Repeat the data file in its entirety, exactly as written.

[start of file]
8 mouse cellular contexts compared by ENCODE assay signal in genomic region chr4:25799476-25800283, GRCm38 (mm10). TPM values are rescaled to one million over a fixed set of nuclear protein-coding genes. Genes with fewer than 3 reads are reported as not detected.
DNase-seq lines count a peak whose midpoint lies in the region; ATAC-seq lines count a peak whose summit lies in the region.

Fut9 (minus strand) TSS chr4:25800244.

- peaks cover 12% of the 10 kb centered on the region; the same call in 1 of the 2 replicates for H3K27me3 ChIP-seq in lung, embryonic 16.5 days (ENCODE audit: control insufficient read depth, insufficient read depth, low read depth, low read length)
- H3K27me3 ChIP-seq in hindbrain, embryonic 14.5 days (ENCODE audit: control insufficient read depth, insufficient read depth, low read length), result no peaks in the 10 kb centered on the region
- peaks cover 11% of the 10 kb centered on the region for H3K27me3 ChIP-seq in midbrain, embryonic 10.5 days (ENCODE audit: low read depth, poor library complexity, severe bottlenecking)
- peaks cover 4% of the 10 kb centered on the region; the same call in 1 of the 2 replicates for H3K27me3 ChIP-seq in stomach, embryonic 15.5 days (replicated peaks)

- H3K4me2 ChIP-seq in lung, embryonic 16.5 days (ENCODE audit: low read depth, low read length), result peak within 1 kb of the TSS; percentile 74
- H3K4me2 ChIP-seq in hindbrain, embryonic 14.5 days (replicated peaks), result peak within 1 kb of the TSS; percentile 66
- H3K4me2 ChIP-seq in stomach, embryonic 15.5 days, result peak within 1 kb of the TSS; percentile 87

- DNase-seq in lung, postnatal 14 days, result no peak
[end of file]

8 mouse cellular contexts compared by ENCODE assay signal in genomic region chr4:25799476-25800283, GRCm38 (mm10). TPM values are rescaled to one million over a fixed set of nuclear protein-coding genes. Genes with fewer than 3 reads are reported as not detected.
DNase-seq lines count a peak whose midpoint lies in the region; ATAC-seq lines count a peak whose summit lies in the region.

Fut9 (minus strand) TSS chr4:25800244.

- peaks cover 12% of the 10 kb centered on the region; the same call in 1 of the 2 replicates for H3K27me3 ChIP-seq in lung, embryonic 16.5 days (ENCODE audit: control insufficient read depth, insufficient read depth, low read depth, low read length)
- H3K27me3 ChIP-seq in hindbrain, embryonic 14.5 days (ENCODE audit: control insufficient read depth, insufficient read depth, low read length), result no peaks in the 10 kb centered on the region
- peaks cover 11% of the 10 kb centered on the region for H3K27me3 ChIP-seq in midbrain, embryonic 10.5 days (ENCODE audit: low read depth, poor library complexity, severe bottlenecking)
- peaks cover 4% of the 10 kb centered on the region; the same call in 1 of the 2 replicates for H3K27me3 ChIP-seq in stomach, embryonic 15.5 days (replicated peaks)

- H3K4me2 ChIP-seq in lung, embryonic 16.5 days (ENCODE audit: low read depth, low read length), result peak within 1 kb of the TSS; percentile 74
- H3K4me2 ChIP-seq in hindbrain, embryonic 14.5 days (replicated peaks), result peak within 1 kb of the TSS; percentile 66
- H3K4me2 ChIP-seq in stomach, embryonic 15.5 days, result peak within 1 kb of the TSS; percentile 87

- DNase-seq in lung, postnatal 14 days, result no peak